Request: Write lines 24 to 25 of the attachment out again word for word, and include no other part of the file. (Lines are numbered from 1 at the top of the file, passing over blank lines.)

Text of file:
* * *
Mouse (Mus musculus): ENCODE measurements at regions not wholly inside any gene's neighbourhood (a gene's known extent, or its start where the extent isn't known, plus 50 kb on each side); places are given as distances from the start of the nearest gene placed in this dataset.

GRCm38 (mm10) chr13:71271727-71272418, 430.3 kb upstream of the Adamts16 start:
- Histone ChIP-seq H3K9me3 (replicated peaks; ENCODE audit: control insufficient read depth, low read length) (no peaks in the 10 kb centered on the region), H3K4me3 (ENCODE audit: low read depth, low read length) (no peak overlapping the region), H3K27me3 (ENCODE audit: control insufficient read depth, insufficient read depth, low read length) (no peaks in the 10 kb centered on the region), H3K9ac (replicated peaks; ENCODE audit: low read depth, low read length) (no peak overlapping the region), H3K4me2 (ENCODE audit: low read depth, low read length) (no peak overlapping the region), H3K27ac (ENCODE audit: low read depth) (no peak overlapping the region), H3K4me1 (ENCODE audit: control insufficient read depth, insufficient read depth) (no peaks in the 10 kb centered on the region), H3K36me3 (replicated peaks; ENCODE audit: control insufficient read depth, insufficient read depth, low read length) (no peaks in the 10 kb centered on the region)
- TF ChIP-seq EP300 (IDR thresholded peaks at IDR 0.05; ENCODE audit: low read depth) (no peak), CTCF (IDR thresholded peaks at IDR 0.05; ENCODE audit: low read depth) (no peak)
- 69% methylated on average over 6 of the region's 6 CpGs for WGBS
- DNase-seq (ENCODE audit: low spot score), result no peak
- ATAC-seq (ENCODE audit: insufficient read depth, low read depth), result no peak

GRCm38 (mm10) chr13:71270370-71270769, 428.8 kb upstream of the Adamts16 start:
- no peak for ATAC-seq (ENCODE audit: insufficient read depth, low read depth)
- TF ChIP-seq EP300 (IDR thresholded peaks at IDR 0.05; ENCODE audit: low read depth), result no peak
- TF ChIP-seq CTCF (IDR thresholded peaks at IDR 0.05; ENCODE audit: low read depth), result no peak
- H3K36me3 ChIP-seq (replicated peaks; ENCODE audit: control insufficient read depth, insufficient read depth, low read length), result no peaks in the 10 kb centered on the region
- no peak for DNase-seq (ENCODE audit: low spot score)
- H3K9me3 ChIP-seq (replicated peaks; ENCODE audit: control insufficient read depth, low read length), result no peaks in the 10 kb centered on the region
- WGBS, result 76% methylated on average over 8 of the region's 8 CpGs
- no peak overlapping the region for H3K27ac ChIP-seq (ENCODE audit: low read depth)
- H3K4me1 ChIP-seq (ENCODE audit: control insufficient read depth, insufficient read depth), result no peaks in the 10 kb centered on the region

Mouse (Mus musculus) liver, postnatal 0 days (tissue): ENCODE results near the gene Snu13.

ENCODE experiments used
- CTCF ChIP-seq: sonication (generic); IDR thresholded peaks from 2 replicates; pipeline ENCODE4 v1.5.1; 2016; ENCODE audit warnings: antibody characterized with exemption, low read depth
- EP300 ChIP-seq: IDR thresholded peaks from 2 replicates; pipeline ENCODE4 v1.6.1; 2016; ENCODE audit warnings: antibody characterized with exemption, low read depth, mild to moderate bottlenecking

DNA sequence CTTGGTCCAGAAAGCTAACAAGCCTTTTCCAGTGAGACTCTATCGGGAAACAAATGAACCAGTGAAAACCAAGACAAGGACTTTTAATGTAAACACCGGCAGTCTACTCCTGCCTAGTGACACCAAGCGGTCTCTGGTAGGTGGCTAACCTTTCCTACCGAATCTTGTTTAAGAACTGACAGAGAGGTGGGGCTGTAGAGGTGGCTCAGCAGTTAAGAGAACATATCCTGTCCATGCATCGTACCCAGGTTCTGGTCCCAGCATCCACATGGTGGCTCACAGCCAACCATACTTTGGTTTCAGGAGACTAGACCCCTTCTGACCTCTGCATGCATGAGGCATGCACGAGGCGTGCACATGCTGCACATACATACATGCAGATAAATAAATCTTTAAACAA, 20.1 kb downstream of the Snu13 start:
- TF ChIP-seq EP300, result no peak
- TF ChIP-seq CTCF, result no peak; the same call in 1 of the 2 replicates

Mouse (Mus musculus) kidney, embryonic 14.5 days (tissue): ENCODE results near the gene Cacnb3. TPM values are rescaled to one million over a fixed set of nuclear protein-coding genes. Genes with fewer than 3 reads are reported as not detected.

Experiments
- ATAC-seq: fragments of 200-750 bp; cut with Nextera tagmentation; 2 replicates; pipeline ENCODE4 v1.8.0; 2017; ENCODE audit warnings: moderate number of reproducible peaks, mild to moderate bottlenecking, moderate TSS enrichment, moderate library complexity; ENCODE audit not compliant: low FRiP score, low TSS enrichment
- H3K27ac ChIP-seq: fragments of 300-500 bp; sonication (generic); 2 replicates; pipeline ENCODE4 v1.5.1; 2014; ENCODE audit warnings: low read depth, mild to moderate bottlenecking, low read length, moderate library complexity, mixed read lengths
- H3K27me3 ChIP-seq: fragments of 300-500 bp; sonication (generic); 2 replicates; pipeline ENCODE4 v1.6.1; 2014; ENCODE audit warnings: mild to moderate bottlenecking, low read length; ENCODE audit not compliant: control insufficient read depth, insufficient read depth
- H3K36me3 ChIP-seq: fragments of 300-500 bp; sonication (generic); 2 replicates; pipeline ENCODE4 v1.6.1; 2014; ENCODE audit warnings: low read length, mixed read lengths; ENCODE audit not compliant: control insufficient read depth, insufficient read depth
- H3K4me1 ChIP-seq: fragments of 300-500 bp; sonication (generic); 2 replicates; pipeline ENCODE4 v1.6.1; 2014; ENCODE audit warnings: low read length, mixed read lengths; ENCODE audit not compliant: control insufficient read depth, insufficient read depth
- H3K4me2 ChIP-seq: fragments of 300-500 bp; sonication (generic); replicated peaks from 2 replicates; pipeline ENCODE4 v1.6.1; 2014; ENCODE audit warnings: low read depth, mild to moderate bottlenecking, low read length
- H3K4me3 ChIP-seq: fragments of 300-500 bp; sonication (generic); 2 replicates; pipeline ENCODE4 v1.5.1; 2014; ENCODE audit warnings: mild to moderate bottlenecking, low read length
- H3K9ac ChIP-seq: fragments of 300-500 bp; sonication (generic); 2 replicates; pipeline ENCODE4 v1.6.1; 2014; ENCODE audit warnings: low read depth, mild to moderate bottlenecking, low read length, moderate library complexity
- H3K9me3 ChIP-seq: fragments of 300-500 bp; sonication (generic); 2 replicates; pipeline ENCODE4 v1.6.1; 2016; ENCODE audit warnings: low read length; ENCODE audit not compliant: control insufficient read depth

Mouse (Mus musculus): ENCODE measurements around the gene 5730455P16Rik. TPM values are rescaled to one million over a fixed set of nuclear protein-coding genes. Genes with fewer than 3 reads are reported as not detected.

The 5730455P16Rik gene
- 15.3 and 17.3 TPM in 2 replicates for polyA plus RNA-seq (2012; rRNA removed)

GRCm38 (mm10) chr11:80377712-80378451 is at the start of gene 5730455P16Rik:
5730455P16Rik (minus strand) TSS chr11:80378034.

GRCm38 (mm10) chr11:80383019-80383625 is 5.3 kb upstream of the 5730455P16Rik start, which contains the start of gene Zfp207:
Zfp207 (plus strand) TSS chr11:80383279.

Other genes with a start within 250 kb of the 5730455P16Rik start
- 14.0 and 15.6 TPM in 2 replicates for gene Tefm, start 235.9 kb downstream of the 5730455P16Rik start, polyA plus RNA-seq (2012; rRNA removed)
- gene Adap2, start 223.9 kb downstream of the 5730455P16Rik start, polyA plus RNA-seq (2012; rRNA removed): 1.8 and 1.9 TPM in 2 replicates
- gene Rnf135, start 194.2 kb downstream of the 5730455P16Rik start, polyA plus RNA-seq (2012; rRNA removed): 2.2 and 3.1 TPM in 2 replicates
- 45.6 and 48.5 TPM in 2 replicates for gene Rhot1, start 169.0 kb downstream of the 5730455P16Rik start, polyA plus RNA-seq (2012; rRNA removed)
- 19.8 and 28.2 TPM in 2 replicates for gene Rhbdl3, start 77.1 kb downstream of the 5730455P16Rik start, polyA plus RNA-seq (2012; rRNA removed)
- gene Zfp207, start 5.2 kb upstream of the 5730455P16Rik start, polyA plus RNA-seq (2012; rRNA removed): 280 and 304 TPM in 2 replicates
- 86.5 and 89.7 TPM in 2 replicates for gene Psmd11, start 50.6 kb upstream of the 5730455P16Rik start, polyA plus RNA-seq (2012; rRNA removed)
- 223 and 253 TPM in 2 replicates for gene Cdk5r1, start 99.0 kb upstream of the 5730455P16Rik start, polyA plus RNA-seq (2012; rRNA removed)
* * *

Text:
- TF ChIP-seq CTCF, result no peak; the same call in 1 of the 2 replicates

Mouse (Mus musculus) kidney, embryonic 14.5 days (tissue): ENCODE results near the gene Cacnb3. TPM values are rescaled to one million over a fixed set of nuclear protein-coding genes. Genes with fewer than 3 reads are reported as not detected.